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Didgeridoo, Snoring and Obstructive Sleep Apnea

The natives of Australia, the Aborigines, trust this sacred instrument to converse with the spirits of the departed. The didgeridoo instrument is made from cutting a 1-2 meter section of a eucalyptus tree that has been hollowed out by hungry termites. Its performance consists of vibrating the lips while employing a circular breathingtechnique so that the inside of the performer’s mouth as well as the inside of the instrument are caused to resonate. This dual sound is incredibly mysterious, making one feel that theground is vibrating from the very deeps of the earth. As for the instrument’s name, the leading theory is that white settlers named it  “didgeridoo” because they thought they heard this word among the instrument’s sounds. There are many names given to the instrument, however, depending on each aboriginal tribe.

Snoring and obstructive sleep apnoea syndrome are two highly prevalent sleep disorders caused by collapse of the upper airways, and are associated with substantial morbidity and mortality and rising costs. Continuous positive airways pressure therapy can reduce daytime sleepiness, but compliance with this treatment is often poor. Training or electrostimulation of the muscles of the upper airway might reduce collapsibility of the upper airways during sleep.

The most effective intervention for these disorders is continuous positive airway pressure therapy, which reduces daytime sleepiness and the risk of cardiovascular morbidity and mortality in the most severely affected patients (apnoea-hypopnoea index (measured as episodes per hour) > 30).  For moderately affected patients (apnoea-hypopnoea index 15-30) who complain about snoring and daytime sleepiness, however, continuous positive airway pressure therapy may not be suitable and other effective interventions are needed.
Regular playing of a didgeridoo reduces daytime sleepiness and snoring in people with moderate obstructive sleep apnoea syndrome and also improves the sleep quality of partners Severity of disease, expressed by the apnoea-hypopnoea index, is also substantially reduced after four months of didgeridoo playing.
A didgeridoo instructor, reported that he and some of his students experienced reduced daytime sleepiness and snoring after practising with this instrument for several months. In one person, the apnoea-hypopnoea index decreased from 17 to 2. This might be due to training of the muscles of the upper airways, which control airway dilation and wall stiffening.
To test the hypothesis that training of the upper airways by didgeridoo playing reduces daytime sleepiness in moderately affected patients and the effectiveness of  Didgeridoo playing as alternative treatment for obstructive sleep apnoea syndrome, a randomised controlled trial was done by Milo A Puhan, research fellow,  Alex Suarez, didgeridoo instructor, Christian Lo Cascio, resident in internal medicine,  Alfred Zahn, sleep laboratory technician,  Markus Heitz, specialist in respiratory and sleep medicine, and Otto Braendli, specialist in respiratory and sleep medicine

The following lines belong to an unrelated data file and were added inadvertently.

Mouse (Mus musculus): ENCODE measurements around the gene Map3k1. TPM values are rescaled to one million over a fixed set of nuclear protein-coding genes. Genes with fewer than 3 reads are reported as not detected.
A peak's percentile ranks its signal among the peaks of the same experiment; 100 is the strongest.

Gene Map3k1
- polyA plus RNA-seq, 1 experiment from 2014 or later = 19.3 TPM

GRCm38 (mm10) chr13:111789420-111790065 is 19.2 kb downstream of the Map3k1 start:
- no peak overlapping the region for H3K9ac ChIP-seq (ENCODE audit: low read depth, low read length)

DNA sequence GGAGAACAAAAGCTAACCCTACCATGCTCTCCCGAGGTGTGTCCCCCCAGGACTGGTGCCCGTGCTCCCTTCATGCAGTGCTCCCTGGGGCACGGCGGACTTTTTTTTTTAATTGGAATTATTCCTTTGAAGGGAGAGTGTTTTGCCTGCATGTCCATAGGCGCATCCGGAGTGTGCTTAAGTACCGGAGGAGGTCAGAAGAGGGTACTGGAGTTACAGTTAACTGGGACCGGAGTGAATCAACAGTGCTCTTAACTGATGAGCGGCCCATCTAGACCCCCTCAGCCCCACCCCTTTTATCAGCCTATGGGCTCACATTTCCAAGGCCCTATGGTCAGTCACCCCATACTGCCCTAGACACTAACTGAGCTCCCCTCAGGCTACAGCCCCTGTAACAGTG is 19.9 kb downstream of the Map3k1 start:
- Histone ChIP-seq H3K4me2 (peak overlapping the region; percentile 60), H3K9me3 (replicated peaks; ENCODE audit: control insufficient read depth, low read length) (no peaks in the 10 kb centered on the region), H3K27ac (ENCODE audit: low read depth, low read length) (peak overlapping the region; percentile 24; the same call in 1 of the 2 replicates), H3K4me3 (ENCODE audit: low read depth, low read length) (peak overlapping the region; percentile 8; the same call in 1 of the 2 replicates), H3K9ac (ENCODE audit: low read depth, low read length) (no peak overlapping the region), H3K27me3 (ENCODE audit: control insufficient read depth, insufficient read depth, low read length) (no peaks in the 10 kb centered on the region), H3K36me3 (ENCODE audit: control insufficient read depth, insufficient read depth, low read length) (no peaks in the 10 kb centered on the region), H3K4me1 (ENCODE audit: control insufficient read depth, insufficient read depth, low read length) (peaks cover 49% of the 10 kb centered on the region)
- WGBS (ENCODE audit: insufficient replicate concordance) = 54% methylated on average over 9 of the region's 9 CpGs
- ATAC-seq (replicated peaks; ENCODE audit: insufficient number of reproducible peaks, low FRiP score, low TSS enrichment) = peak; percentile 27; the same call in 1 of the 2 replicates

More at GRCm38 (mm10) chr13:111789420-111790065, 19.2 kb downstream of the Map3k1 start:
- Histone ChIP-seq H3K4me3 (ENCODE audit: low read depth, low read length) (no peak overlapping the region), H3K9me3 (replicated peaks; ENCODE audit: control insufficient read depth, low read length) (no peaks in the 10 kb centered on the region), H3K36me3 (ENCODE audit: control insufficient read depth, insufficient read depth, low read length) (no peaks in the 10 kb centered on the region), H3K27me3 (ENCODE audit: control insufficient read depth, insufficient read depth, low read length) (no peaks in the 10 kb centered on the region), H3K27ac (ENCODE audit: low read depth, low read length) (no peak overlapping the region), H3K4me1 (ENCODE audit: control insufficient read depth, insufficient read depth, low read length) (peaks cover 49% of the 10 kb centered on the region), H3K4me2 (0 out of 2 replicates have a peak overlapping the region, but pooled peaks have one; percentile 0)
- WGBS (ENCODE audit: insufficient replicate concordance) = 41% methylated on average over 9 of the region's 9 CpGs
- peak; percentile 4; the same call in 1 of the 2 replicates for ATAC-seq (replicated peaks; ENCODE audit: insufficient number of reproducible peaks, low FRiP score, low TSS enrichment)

Abstract of the study and its findings:
Objective To assess the effects of didgeridoo playing on daytime sleepiness and other outcomes related to sleep by reducing collapsibility of the upper airways in patients with moderate obstructive sleep apnoea syndrome and snoring.
Design Randomised controlled trial.
Setting Private practice of a didgeridoo instructor and a single centre for sleep medicine.
Participants 25 patients aged > 18 years with an apnoea-hypopnoea index between 15 and 30 and who complained about snoring.
Interventions Didgeridoo lessons and daily practice at home with standardised instruments for four months. Participants in the control group remained on the waiting list for lessons.
Main outcome measure Daytime sleepiness (Epworth scale from 0 (no daytime sleepiness) to 24), sleep quality (Pittsburgh quality of sleep index from 0 (excellent sleep quality) to 21), partner rating of sleep disturbance (visual analogue scale from 0 (not disturbed) to 10), apnoea-hypopnoea index, and health related quality of life (SF-36).
Results Participants in the didgeridoo group practised an average of 5.9 days a week (SD 0.86) for 25.3 minutes (SD 3.4). Compared with the control group in the didgeridoo group daytime sleepiness (difference -3.0, 95% confidence interval -5.7 to -0.3, P = 0.03) and apnoea-hypopnoea index (difference -6.2, -12.3 to -0.1, P = 0.05) improved significantly and partners reported less sleep disturbance (difference -2.8, -4.7 to -0.9, P < 0.01). There was no effect on the quality of sleep (difference -0.7, -2.1 to 0.6, P = 0.27). The combined analysis of sleep related outcomes showed a moderate to large effect of didgeridoo playing (difference between summary z scores -0.78 SD units, -1.27 to -0.28, P < 0.01). Changes in health related quality of life did not differ between groups.
Conclusion Regular didgeridoo playing is an effective treatment alternative well accepted by patients with moderate obstructive sleep apnoea syndrome.
The full article can be accessed at:

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